Kerouac, Burroughs, and Direct Collaboration
Thursday Reviews!: And the Hippos Were Boiled in Their Tanks by William S Burroughs and Jack Kerouac (A Mentor Review!)
The Scroll and The Legend
Charactouac? or Kerouacter?
Thursday Reviews! On the Road by Jack Kerouac (A Mentor Review!)
Kerouac, The Lotus Eaters, and Star Trek
Lightning, the Lightning Bug, and the Price of Some of Kerouac's Revisions
The Road Trip Story: Kerouac is Not a Beginner
Writing the Windblown, Schizophrenic World
Thursday Reviews!: Good Blonde and Others by Jack Kerouac (A Mentor Review!)
Thursday Reviews!: The Dharma Bums by Jack Kerouac (A Mentor Review!)
Ben Hecht's Interview of Jack Kerouac
Writing to a Soundtrack
Kerouac’s Genius/Interpreter Theory vs. Jenny’s Genius/Genius Theory
Alcoholism, The New Fitness, and Writers
Legacies and Jack Kerouac

Stephen King
Mentor for the Month: Stephen King, Part 1: The Desk
Mentor for the Month: Stephen King, Part 2: The Commandment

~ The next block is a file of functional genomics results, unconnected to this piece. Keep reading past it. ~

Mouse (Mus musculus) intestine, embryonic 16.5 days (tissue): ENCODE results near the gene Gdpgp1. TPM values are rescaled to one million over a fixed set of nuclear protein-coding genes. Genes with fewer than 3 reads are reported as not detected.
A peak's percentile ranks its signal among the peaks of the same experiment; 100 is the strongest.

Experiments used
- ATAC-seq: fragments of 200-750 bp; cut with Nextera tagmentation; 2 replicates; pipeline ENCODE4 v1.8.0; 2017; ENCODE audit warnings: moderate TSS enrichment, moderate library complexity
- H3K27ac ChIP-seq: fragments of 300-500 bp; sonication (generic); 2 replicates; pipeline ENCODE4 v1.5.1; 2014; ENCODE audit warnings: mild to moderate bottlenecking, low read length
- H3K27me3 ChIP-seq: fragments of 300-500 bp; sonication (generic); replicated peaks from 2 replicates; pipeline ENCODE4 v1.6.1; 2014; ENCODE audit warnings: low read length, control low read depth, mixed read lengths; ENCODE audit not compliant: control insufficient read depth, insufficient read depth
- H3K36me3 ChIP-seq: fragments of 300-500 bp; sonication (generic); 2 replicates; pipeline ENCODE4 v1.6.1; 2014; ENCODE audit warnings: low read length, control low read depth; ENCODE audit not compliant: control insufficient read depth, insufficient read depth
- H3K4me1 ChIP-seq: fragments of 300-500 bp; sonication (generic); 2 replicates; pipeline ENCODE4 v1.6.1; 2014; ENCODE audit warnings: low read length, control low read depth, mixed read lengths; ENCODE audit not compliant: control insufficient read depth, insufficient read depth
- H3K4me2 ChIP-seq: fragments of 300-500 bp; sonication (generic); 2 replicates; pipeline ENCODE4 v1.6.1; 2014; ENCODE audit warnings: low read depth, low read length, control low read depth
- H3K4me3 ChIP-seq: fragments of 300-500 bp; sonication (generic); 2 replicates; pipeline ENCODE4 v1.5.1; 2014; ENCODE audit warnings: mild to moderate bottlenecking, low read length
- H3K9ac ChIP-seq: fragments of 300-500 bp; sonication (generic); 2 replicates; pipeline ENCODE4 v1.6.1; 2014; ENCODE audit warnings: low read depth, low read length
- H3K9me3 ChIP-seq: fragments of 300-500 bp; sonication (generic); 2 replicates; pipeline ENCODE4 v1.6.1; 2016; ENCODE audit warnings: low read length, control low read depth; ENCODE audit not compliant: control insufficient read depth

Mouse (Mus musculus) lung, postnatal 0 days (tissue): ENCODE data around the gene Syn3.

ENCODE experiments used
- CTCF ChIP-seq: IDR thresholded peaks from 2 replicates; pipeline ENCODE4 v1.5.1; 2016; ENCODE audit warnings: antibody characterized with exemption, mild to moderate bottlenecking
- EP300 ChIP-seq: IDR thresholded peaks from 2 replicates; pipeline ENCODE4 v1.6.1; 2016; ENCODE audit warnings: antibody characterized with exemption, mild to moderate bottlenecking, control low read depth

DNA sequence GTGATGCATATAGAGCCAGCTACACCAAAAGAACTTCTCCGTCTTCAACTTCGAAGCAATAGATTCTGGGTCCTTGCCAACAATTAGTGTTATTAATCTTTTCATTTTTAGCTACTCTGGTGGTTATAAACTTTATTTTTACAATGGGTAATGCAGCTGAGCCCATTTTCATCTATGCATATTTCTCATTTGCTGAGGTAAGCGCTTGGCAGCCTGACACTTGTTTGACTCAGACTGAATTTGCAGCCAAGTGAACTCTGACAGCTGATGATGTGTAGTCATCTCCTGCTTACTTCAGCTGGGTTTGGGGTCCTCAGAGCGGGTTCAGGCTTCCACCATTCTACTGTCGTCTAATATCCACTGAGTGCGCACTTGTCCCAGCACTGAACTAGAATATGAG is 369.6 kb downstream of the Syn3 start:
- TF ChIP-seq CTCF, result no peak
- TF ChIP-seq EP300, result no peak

Mentor for the Month: Stephen King, Part 3: Revision Time
Authors Who Have Humbled Me
Books on Writing: Yes and No

George R.R. Martin
March Mentor: George R.R. Martin
Character Twist: Saturday Pages
Giving Characters Their Arc
As Seen on TV!
Scene Breaks - Martin Doesn't Do 'em
It's a Kind of Magic
Westeros The Super Map!!!
When the Learning Curve is Steep - Sometimes HBO Can Help
Themes of Strength and Weakness
The Hedgehog and Feast for Crows - Incomplete Series Troubles?
A Game of Thrones Trailer to See Us On Our Way

Toni Morrison
Posing the Problem
Knocking Narrators

Joyce Carol Oates
Write Whatcha Want
Punctuation As Art Form

Edgar Allan Poe
Mentor of the Month: Edgar Allan Poe: The Process
Mentor of the Month: Edgar Allan Poe: Author as Rock Star?
For Those Who Want More Info